The Kinks' Ray Davies was shot in the leg on this day in 2004

The New Orleans Police Department was not happy with him.

click to enlarge The Kinks' Ray Davies, who was shot in New Orleans on January 4, 2004. - Alex Lake
Alex Lake
The Kinks' Ray Davies, who was shot in New Orleans on January 4, 2004.

Today in rock history: On this date in 2004, Ray Davies, lead singer and chief songwriter of legendary British rock band The Kinks, was shot in the leg while attempting to run after thieves. Folklore says that Davies and a female companion were walking through the streets of New Orleans when a young man emerged from a car and demanded that Davies’ friend turn her purse over. She did, and then Davies chased the man and an accomplice hoping to recover the stolen handbag. One of the men shot Davies in the leg. He got treatment at a local hospital and was soon released without any serious, life-threatening injuries. While Davies was trying to defend his friend’s honor and recover her purse, local police condemned the decision to chase armed thieves stating that Davies' actions showed “poor judgement.”


Today in rock history: On this date in 1942, revolutionary and groundbreaking guitarist John McLaughlin was born in South Yorkshire, England. A veteran player and a highly revered and respected musician, McLaughlin has played with an impressive cast of musicians including Miles Davis, Stanley Clarke, Billy Cobham and various other virtuosos. His and Carlos Santana’s 1973 album Love Devotion Surrender went gold and is still considered one of McLaughlin’s milestone works. McLaughlin has experimented with jazz, fusion, world music, progressive rock, psychedelia and many other genres during his career, and many fans — including fellow guitar wizards Jeff Beck and Pat Metheny — consider him one of the best living electric guitarists. He turns 77 years old today.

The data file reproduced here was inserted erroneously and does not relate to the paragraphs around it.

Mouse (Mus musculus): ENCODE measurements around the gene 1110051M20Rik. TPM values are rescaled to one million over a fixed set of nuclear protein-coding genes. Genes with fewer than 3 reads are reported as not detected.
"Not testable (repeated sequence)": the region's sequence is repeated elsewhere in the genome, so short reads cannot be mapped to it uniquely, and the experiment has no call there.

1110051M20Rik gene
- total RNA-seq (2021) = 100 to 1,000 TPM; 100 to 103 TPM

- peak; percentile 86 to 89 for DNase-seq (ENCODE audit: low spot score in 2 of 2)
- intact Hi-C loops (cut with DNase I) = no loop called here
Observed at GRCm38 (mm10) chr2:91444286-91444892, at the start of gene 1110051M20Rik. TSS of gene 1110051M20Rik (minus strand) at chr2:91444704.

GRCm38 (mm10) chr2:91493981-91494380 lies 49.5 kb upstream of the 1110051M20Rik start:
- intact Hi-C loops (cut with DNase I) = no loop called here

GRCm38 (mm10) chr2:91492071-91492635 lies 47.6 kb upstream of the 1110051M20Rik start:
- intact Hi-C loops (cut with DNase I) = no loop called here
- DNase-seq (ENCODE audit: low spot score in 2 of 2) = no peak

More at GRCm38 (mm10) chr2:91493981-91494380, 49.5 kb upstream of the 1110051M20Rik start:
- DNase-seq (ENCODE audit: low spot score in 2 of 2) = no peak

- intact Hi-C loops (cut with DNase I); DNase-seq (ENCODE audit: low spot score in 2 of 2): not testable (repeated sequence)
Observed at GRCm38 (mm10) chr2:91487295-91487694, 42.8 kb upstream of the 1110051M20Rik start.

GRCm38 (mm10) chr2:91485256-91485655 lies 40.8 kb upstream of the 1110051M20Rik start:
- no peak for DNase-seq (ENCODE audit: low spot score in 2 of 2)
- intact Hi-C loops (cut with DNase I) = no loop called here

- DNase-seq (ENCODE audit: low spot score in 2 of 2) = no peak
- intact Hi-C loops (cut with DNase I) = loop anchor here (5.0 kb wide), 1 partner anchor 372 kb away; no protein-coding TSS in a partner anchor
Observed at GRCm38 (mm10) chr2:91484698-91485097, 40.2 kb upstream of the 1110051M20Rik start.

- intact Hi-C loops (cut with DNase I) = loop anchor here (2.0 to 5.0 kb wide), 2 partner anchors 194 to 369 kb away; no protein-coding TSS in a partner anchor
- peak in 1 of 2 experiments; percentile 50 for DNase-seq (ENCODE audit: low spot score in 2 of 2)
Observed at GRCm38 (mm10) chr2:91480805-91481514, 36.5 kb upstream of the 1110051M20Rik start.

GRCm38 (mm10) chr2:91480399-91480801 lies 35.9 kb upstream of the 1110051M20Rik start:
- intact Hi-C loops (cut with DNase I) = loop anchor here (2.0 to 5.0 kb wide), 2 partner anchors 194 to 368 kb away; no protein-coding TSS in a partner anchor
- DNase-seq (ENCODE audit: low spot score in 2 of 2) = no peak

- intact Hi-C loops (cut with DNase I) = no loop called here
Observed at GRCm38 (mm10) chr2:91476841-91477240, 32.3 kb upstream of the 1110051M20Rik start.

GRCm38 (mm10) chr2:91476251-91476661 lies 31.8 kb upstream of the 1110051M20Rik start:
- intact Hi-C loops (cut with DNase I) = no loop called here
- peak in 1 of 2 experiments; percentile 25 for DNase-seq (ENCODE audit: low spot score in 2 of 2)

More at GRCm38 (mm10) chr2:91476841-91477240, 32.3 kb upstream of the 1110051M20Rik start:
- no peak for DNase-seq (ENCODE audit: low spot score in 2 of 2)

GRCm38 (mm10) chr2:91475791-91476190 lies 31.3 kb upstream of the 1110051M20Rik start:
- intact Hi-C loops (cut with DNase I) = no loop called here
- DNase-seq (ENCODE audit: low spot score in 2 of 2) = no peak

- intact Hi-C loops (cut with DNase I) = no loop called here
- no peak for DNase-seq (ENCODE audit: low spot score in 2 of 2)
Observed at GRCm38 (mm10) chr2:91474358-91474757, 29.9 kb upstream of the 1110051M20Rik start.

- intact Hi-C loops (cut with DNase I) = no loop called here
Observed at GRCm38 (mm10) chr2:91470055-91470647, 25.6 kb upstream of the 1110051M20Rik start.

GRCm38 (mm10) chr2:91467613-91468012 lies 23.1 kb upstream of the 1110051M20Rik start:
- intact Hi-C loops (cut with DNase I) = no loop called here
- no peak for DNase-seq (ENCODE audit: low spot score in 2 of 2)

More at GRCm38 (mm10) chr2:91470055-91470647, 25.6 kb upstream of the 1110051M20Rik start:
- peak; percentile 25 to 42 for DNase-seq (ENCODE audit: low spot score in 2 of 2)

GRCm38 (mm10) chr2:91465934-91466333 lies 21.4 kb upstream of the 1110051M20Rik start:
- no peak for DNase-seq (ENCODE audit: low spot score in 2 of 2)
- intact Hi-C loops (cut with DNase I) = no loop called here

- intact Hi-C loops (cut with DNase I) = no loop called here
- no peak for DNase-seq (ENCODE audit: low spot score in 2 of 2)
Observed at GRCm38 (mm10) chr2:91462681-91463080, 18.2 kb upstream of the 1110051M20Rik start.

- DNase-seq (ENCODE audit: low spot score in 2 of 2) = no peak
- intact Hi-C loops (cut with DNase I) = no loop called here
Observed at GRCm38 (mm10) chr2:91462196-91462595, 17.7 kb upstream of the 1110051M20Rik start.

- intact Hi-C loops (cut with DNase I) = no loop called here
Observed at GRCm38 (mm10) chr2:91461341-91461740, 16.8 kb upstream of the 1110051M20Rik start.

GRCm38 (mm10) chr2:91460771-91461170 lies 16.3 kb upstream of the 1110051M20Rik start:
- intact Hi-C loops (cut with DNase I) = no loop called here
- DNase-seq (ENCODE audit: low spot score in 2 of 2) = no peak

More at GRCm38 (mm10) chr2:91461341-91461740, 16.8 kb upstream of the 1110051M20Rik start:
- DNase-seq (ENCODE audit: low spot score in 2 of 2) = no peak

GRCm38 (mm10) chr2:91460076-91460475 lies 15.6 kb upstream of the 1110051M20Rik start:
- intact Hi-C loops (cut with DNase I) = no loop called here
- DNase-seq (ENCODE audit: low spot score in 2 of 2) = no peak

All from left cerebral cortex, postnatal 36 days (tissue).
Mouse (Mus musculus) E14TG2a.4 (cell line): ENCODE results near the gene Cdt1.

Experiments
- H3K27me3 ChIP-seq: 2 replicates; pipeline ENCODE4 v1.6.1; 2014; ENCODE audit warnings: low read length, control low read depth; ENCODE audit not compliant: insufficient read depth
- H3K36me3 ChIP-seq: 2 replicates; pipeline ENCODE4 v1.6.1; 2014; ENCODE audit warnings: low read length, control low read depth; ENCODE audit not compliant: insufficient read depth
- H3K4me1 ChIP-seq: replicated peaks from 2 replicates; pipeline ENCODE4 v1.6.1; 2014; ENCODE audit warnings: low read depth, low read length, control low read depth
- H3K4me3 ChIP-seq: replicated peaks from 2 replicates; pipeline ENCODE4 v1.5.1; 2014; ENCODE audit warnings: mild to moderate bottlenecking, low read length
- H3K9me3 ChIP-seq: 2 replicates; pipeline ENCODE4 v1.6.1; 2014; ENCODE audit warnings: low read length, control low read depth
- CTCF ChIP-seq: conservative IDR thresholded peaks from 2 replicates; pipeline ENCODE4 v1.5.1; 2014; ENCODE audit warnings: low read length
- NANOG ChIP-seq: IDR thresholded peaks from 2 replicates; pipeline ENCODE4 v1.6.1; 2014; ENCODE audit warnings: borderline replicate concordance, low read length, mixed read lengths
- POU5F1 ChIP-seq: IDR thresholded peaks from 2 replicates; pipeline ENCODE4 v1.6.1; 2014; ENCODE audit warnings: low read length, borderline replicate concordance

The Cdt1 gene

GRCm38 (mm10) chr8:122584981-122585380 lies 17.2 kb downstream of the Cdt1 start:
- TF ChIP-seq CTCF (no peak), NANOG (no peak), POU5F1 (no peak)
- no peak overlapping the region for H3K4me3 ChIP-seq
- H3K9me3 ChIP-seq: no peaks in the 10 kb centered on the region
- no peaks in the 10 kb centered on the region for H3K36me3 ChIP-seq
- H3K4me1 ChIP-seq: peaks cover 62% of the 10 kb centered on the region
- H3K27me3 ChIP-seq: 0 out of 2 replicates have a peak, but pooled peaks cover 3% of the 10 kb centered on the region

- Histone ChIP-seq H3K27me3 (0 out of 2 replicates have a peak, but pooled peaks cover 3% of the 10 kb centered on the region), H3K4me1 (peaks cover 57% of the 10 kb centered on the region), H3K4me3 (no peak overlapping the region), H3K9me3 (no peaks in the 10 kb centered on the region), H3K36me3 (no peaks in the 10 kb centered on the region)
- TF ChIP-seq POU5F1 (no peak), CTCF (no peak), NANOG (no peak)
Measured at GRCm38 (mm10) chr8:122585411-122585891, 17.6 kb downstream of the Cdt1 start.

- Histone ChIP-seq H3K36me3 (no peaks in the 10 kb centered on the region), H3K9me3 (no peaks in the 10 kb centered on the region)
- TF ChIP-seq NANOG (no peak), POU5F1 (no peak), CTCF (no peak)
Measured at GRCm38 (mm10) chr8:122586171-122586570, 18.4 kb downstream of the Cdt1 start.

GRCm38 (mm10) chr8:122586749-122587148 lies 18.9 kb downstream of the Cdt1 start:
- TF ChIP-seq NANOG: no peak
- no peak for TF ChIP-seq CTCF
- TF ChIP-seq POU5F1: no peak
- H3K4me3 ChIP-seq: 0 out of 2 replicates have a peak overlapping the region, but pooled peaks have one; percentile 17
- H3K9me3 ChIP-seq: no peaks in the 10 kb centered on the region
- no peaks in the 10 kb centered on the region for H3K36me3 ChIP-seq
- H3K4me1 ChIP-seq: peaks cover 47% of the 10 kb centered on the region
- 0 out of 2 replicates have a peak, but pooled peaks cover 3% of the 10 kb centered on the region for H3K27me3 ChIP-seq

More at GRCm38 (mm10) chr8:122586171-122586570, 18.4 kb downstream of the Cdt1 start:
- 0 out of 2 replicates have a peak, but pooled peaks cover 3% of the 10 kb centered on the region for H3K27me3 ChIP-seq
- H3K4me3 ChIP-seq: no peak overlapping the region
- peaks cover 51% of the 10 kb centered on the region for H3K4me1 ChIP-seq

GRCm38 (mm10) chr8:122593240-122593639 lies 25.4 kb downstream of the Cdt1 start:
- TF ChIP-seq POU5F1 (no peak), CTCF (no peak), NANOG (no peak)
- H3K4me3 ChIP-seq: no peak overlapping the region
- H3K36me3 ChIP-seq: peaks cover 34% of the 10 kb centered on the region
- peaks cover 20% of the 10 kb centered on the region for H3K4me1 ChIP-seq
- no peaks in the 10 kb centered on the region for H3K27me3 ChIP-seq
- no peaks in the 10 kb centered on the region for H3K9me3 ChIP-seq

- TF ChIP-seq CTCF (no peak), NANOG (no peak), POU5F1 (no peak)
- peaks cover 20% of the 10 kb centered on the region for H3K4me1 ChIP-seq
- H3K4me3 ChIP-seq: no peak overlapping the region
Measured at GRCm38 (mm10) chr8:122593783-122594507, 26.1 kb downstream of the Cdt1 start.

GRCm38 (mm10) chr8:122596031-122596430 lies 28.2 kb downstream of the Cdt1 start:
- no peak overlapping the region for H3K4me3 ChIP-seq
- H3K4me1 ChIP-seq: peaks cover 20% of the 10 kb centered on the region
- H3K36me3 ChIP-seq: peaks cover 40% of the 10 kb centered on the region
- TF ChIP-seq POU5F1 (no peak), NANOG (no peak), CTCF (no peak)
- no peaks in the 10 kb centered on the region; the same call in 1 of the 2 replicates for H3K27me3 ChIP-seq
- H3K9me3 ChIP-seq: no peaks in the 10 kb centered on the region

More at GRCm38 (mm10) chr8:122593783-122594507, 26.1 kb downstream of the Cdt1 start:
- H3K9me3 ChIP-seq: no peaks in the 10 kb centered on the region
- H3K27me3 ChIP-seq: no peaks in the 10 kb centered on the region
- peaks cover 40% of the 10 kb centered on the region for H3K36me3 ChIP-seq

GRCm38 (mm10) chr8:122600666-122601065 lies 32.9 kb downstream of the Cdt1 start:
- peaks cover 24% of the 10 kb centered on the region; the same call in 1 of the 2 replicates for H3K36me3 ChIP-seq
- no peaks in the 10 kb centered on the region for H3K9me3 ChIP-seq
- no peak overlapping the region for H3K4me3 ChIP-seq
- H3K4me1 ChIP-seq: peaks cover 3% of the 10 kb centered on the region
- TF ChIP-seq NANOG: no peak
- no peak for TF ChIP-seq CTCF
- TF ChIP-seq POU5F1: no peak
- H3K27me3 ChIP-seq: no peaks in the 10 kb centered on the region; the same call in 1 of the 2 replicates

Today in rock history: On this date in 1972, British progressive rock band Yes released its breakthrough single and first bona fide hit, “Roundabout.” The complex, eight-minute opus from the band’s sparkling fourth album Fragile was trimmed to just under four minutes for its single release. The catchy, melodic song with its thumping bassline courtesy of musical powerhouse, the late Chris Squire and slinky Rick Wakeman keyboard parts fared well in several countries and proved that prog rock could be a marketable genre. Lead singer Jon Anderson’s high pitched, soaring vocals are in magnificent form throughout this innovative, time-signature-jumping song. In the U.S. — where Yes had yet to score a true hit single — “Roundabout” almost cracked the Top 10 on Billboard’s pop singles chart, a feat that wouldn’t be topped until the band’s 1983 crossover hit “Owner of a Lonely Heart” sailed into the No. 1 spot and introduced the band to a whole new audience. “Roundabout” has been performed at almost every single live Yes performance since its release.


Today in rock history: On this date in 1956, singer-songwriter, guitarist and record producer Bernard Sumner was born in Salford, England. A founding member of trailblazing post-punk outfit Joy Division and the band that would rise from its ashes, New Order, Sumner has been a part of some of the most influential records to ever emerge from Great Britain. Although Joy Division’s lead vocal duties were handled by the late Ian Curtis, Sumner took over the role of singer when New Order debuted in late 1980 (following Curtis’s death earlier that year). With New Order, Sumner amassed an impressive canon of influential dance and electronic songs that have regularly been cited as some of the most innovative and clever recordings to emerge throughout the 1980s and beyond. With alternative club dance hits like “Bizarre Love Triangle,” “True Faith” and “Blue Monday,” Sumner’s voice remains one of the most recognizable and familiar voices in the history of alternative music. Sumner also fronted Electronic, a project he spearheaded with guitar god Johnny Marr; that band scored hits like “Getting Away With It,” “Get the Message” and “Feel Every Beat.” Bernard Sumner turns 63 years old today.

About The Author

Ray Roa

Read his 2016 intro letter and disclosures from 2022 and 2021. Ray Roa started freelancing for Creative Loafing Tampa in January 2011 and was hired as music editor in August 2016. He became Editor-In-Chief in August 2019. Past work can be seen at Suburban Apologist, Tampa Bay Times, Consequence of Sound and The...
Scroll to read more Music News articles


Join Creative Loafing Tampa Bay Newsletters

Subscribe now to get the latest news delivered right to your inbox.